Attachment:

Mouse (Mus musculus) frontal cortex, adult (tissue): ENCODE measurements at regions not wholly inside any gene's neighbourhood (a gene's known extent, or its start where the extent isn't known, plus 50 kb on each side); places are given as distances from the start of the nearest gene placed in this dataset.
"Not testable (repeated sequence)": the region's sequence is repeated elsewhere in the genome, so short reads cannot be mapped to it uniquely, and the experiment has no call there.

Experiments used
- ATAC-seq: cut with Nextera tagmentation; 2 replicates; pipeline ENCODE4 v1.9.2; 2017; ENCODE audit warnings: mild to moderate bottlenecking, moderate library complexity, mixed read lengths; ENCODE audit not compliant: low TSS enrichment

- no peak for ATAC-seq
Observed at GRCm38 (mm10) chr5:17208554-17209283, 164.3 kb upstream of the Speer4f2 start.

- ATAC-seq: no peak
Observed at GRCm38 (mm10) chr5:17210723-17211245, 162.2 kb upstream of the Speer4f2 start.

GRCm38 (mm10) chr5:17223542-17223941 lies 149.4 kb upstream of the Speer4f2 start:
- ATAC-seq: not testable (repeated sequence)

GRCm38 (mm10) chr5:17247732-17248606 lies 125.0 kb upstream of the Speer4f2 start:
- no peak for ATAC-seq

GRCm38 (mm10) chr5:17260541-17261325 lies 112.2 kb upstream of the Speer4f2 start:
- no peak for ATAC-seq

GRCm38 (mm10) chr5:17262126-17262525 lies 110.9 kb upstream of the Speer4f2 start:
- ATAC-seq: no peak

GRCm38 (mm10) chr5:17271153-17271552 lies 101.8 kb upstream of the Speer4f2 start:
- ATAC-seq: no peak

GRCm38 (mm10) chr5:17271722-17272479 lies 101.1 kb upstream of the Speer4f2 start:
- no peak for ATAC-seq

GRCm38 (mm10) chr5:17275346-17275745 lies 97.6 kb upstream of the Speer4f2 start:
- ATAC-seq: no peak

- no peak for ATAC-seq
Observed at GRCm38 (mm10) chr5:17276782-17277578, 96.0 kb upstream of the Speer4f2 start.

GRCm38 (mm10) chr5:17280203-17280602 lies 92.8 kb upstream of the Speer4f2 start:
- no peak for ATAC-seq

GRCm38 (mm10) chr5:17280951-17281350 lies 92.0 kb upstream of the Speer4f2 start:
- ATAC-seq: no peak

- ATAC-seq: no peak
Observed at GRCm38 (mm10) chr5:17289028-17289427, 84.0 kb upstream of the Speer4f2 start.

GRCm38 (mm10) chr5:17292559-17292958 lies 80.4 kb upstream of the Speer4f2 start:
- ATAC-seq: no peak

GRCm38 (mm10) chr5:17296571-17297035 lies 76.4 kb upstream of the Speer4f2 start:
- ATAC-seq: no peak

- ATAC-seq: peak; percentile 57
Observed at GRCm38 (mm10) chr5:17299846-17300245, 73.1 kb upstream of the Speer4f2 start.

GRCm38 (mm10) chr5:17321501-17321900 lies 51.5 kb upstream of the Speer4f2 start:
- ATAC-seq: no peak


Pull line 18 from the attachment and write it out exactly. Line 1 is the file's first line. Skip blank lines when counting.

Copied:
- ATAC-seq: no peak